Tuesday, August 14, 2018

What's up, Doc?

Astronomical news, of course :-)

Neutrinos are amazing particles. They interact so weakly with more familiar matter that it took decades to decide a neutrino had any mass at all. Aim a beam of neutrinos at a light-year thickness of lead, and half the neutrinos will emerge out the far side.

Our neighborhood neutrino factory -- aka, the Sun -- spits out a torrent of these particles. "Theoretical calculations say that about 65 billion neutrinos pass through every square centimeter region of the Earth's surface every second." (*) So how amazing is it that one neutrino recently made big news?
(*) "Nobel neutrinos

Blazar saddles?
IMO, pretty amazing. Because this extremely high-energy neutrino was correlated to a particular event: a blazar -- aka, an active galactic nucleus -- about four billion light-years (and years) distant. 

This correlation marks the first step toward a third type of observation in the nascent science of multi-modal astronomy. That is, in addition to traditional observations (using, from longest to shortest wavelengths: radio waves, microwaves, infrared, visible light, ultraviolet, X-ray, and/or gamma-ray electromagnetic radiation) and -- for a very few years now -- gravitational-wave observations, we can now foresee combining neutrino observations. In a word: awesome.

For more on this particularly fascinating neutrino detection, see "Why a 4-Billion-Year-Old Particle That Hit Antarctica Is Such a Big Deal."

Much closer to home -- a mere twenty light-years distant -- astronomers have discovered a unique planetary mass object. (This body is not a planet, notwithstanding the article headline I'll cite below. To be a planet, an object must -- among other things -- orbit a star(s.))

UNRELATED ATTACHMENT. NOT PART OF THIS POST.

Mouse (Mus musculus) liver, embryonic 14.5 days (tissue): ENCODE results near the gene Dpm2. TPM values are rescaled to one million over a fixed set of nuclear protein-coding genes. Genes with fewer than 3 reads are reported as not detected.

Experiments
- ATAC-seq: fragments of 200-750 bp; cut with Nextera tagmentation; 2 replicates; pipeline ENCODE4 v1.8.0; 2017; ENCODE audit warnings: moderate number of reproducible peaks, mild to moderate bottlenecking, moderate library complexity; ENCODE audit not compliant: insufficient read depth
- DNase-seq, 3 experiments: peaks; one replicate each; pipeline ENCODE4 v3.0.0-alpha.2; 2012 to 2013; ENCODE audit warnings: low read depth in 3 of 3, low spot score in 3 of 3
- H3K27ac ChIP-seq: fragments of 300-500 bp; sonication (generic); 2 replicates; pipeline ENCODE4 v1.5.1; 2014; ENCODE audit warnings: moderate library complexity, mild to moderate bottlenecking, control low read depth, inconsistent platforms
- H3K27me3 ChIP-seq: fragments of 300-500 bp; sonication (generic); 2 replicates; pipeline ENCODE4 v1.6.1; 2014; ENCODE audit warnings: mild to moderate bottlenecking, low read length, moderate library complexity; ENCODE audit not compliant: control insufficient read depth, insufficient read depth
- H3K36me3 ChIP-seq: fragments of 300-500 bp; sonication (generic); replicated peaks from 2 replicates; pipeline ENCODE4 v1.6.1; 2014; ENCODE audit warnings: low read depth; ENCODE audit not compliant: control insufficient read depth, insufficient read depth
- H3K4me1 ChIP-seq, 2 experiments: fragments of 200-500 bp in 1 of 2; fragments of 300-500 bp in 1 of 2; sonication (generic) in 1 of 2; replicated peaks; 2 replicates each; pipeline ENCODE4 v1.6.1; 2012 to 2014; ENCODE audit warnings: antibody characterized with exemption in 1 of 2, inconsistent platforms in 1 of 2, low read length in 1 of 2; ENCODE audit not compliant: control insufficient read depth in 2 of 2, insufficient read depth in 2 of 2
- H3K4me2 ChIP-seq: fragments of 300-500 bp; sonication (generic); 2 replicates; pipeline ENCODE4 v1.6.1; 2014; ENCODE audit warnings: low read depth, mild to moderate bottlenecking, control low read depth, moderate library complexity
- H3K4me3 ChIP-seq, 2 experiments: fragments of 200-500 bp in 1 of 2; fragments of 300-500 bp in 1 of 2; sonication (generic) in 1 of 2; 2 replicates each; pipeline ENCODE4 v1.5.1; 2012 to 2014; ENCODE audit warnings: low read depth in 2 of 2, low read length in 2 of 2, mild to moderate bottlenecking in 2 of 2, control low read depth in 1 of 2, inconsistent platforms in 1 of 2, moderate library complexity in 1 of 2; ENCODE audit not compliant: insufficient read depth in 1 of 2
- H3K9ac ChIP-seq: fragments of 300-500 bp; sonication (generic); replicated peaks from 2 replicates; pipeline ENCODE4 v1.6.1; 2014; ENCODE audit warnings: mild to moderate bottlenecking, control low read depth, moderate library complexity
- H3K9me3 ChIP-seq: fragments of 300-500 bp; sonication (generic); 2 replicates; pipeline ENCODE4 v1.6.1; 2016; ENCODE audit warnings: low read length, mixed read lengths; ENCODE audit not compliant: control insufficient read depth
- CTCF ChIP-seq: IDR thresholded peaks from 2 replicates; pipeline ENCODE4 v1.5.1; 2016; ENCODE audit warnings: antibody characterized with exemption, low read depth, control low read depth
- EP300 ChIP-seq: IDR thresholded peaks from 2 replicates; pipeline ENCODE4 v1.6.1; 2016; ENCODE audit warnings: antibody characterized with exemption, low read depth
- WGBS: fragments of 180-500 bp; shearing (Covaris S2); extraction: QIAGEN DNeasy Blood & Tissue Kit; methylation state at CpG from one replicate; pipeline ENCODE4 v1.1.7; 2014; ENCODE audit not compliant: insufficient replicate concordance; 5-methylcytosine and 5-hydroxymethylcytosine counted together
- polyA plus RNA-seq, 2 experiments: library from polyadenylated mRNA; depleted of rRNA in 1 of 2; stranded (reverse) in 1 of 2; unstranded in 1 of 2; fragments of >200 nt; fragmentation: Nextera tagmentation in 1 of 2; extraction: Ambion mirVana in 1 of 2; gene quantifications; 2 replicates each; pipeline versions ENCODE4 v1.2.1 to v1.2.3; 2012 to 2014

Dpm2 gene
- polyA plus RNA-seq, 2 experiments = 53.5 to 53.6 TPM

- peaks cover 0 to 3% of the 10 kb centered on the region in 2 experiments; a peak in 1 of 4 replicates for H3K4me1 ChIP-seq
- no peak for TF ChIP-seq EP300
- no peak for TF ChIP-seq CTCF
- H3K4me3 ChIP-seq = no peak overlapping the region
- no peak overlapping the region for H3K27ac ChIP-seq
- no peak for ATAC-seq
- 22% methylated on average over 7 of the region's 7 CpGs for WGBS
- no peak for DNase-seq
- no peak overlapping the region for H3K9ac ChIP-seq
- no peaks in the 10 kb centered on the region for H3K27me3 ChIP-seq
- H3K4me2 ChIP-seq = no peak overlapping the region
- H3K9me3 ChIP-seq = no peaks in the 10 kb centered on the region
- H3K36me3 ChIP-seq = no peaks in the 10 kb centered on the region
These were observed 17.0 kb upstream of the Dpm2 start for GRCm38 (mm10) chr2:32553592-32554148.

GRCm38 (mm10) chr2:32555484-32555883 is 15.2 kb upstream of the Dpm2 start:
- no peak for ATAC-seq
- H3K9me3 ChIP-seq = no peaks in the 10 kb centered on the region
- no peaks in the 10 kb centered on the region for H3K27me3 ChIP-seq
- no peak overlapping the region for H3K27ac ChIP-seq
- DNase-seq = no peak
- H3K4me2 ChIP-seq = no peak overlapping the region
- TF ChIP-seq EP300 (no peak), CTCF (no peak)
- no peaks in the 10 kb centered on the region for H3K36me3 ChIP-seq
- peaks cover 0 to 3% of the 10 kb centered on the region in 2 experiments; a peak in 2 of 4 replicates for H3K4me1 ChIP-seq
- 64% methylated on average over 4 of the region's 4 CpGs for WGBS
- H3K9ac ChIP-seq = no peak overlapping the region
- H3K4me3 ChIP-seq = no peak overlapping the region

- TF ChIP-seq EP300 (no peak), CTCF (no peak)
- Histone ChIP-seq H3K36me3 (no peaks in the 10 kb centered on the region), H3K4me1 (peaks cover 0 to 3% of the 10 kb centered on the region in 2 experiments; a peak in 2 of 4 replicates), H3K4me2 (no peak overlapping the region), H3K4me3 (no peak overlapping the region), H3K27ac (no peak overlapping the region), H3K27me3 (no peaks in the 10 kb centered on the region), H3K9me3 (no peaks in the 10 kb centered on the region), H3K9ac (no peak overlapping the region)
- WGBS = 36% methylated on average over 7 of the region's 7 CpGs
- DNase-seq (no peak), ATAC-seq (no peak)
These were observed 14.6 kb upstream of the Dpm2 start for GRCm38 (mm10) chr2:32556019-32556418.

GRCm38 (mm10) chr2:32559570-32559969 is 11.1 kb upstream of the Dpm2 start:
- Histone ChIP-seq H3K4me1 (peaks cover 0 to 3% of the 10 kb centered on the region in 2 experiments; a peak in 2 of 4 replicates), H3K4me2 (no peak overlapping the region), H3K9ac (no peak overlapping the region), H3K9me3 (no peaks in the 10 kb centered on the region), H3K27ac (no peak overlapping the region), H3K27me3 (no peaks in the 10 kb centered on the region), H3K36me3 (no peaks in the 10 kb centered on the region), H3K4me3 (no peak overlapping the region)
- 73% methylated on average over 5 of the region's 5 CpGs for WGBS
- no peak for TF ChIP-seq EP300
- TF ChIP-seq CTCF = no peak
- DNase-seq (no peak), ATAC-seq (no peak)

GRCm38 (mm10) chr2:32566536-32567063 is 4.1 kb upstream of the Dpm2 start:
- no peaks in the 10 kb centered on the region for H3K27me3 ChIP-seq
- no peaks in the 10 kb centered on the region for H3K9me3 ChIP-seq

A magnetic field at work
The newly detected object is slightly larger than Jupiter, and several times more massive, but that's not what makes this body interesting. What's really unique is that SIMP J01365663+0933473 -- how's that for a catchy moniker? -- has a magnetic field millions of times more powerful than Earth's. For reference, the magnetic field of Jupiter, by far the strongest field of any planet in the Solar System, is a "mere" 20K times stronger than Earth's. The hope is that studying SIMP (if I may be so familiar) will help scientists understand more about how magnetic fields develop in some non-stellar objects.

For more about this find, see "Astronomers discover a free-range planet with incredible magnetism."

In a final bit as stargazing news, and the closest to home, the hunt for a Planet X (a massive body hypothesized to explain an odd clustering of some Kuiper Belt Objects) has instead discovered "... 12 more moons of Jupiter, including an oddity." That brings the known number of Jovian moons to 79.

The oddity, you ask? One of the newly discovered, tiny moons has a prograde orbit (revolves in generally the same direction as the planet's spin) but at a distance from Jupiter at which most moons have retrograde orbits (revolve opposite the direction of planetary spin).

And is your head spinning? Then (for a week or so, anyway) my work here is done :-)

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